Landfill Solar Project to Break Ground

Home » City » Landfill Solar Project to Break Ground

Thursday May 18, 2017

The City of South Burlington will soon celebrate the groundbreaking of the long anticipated landfill solar project. At an early May city council meeting, Deputy City Manager Tom Hubbard announced that the project is slated to begin in late May or early June and will hopefully be completed by the end of October. The groundbreaking will mark the beginning of a project that will save money for the city, school district, and taxpayers, all while contributing to environmental sustainability.

The 6500 solar panels positioned in approximately 300 racks will be installed on the 8-acre capped landfill located at the end of Airport Parkway. The project will be approximately 2.2 MWdc (1.5 MWac) of solar. The landfill, which has been capped for 25 years, will now have renewed life thanks to this project. The city hired Encore Renewable Energy to facilitate the net metering purchase agreement with the project’s owner, Altus Power America and in October of 2016, the city was awarded a Certificate of Public Good from the Public Service Board for the project, officially marking the go ahead for the solar installation.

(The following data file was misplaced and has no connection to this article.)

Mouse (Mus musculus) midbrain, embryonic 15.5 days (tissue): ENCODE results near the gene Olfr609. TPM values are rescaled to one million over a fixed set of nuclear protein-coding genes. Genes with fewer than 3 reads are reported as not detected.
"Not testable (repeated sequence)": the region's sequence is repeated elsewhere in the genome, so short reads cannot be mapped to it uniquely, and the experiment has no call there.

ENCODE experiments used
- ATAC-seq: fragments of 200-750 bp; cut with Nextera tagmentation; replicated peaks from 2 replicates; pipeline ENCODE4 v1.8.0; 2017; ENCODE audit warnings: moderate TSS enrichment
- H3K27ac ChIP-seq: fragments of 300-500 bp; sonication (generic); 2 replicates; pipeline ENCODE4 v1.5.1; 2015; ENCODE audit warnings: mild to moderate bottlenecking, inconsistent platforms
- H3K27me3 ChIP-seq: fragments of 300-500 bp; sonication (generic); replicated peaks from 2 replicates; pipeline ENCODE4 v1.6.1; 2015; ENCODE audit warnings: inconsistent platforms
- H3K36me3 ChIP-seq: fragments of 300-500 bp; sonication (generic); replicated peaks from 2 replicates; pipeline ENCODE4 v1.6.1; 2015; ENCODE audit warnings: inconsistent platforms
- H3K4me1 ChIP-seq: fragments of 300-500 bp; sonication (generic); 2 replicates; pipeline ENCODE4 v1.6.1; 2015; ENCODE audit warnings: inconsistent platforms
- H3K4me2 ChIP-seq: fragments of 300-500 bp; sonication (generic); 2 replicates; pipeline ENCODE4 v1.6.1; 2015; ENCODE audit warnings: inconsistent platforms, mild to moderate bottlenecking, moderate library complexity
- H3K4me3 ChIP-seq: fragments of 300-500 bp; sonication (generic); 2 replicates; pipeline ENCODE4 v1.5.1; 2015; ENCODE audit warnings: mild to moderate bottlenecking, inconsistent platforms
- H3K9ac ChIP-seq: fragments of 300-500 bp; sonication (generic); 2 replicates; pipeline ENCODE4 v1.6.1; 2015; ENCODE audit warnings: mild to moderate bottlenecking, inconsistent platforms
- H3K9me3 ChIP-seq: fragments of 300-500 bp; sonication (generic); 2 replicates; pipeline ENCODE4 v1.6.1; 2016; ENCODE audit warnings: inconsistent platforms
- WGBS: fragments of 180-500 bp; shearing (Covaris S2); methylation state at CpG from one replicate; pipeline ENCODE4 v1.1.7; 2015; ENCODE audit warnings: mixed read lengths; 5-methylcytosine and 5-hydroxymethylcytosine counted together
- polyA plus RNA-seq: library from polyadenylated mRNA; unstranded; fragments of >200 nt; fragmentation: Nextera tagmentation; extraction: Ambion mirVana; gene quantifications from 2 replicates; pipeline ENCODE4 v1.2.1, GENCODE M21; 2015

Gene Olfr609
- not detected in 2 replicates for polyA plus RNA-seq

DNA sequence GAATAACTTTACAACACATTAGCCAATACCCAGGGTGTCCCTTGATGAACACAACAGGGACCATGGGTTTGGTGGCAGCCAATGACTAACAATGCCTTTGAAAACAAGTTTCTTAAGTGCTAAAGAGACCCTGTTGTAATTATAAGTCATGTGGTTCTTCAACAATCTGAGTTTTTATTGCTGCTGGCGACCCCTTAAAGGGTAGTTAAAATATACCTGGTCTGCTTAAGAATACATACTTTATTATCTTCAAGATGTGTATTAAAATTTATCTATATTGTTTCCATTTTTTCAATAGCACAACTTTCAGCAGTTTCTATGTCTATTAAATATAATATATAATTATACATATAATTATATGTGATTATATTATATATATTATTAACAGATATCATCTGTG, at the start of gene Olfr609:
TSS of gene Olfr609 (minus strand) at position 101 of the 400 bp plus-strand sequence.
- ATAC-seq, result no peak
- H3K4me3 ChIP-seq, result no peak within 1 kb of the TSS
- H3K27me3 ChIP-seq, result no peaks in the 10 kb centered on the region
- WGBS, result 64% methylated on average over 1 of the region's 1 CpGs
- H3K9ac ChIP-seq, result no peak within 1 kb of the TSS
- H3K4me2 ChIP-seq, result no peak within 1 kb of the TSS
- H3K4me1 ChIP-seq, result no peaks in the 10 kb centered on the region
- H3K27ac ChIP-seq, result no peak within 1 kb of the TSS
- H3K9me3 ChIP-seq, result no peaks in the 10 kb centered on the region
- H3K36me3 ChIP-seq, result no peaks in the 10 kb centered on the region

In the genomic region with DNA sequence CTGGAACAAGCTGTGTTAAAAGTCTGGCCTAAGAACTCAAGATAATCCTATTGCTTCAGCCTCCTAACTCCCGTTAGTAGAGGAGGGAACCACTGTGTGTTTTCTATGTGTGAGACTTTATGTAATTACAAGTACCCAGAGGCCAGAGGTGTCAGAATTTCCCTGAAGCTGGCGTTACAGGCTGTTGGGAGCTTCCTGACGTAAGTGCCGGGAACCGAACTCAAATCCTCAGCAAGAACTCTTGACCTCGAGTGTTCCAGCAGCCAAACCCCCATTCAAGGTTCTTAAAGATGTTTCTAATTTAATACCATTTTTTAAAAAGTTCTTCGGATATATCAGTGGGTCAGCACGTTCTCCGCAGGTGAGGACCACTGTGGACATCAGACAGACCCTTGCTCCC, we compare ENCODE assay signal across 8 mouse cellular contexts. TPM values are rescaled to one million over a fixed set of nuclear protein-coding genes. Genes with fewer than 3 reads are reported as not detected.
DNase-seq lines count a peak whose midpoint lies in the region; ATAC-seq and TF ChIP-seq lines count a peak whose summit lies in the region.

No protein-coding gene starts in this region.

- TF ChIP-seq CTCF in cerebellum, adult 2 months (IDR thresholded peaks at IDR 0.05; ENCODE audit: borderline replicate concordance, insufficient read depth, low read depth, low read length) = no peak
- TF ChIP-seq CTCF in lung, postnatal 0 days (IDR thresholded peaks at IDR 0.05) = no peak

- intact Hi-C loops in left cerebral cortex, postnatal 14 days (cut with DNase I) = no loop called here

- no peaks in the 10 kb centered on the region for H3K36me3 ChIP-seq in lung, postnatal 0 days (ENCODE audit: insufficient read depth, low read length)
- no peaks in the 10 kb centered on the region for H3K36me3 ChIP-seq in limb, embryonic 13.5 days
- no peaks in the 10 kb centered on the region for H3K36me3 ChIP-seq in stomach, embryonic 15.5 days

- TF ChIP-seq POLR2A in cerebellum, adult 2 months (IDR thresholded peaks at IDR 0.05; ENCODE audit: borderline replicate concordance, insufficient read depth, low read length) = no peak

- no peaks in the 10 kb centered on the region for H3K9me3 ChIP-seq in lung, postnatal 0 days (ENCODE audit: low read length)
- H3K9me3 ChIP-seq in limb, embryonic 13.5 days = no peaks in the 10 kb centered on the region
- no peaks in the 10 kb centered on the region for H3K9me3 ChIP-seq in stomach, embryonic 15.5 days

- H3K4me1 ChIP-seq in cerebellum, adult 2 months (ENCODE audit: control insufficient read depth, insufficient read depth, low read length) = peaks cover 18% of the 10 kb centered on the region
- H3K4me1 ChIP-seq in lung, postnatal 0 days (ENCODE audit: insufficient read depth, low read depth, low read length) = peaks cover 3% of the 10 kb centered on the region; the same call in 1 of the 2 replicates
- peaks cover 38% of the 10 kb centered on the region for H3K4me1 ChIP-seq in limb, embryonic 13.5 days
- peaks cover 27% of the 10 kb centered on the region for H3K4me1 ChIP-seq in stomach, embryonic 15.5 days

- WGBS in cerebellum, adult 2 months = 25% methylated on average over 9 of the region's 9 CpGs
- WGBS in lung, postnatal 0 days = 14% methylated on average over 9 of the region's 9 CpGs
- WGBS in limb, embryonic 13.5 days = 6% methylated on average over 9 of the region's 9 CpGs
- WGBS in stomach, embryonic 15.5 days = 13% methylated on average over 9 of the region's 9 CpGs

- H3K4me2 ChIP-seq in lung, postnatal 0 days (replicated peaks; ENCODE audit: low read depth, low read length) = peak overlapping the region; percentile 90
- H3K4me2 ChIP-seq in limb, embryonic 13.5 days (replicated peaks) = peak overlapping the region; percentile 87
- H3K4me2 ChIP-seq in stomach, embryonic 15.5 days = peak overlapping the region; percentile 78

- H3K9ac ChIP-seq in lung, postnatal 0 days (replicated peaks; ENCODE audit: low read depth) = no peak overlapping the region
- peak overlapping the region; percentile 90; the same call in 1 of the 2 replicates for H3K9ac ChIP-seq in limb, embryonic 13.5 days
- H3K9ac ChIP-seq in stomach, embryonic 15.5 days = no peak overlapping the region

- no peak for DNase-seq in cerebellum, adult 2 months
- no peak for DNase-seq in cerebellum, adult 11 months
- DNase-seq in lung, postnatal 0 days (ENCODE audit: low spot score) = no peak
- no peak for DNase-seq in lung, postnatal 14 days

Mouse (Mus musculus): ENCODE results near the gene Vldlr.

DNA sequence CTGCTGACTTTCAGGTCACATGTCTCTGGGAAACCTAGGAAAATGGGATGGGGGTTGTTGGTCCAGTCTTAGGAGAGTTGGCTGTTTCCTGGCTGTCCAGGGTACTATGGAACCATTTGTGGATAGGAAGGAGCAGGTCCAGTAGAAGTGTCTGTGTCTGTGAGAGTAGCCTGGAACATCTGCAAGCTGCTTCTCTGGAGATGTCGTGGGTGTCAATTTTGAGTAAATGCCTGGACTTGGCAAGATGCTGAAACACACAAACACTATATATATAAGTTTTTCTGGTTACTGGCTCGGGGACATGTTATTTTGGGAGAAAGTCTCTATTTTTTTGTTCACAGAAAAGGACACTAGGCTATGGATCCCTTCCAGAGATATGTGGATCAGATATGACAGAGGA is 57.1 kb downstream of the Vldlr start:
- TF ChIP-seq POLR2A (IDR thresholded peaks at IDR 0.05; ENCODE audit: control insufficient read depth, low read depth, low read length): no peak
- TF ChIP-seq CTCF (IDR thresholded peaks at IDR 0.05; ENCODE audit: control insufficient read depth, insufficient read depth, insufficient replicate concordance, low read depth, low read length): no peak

The energy generated by the solar will be sold to the city’s power provider, Green Mountain Power, after which the city will receive credits on electric bills for specific meters at municipal and school district facilities. Hubbard said that revenue to the city for the first 10 years will be roughly $81,000 per year and $62,000 per year to the school district. The decrease in revenue in 10 years is approximately 75 percent, with less decrease if the cost of electricity rises, and more decrease if the cost decreases. It is anticipated the city will receive $8-$9,000 per month beginning in November if the project is complete.

In addition, at the May 1 meeting, Hubbard reported that because there has been a delay in the start of the project, the city has received $20,000 ($8,000 of which will go to the school district since their agreement for the project was a 60/40 split in credits). With this money and additional revenue, the city is proposing the establishment of a special fund, “to be used for electrical infrastructure upgrades and improvements, as well as energy savings initiatives, all of which will save the taxpayer money that would otherwise have to be raised as part of the General Fund to support these types of projects through the Capital Improvement Plan,” Hubbard said.

SOURCE: Corey Burdick, Correspondent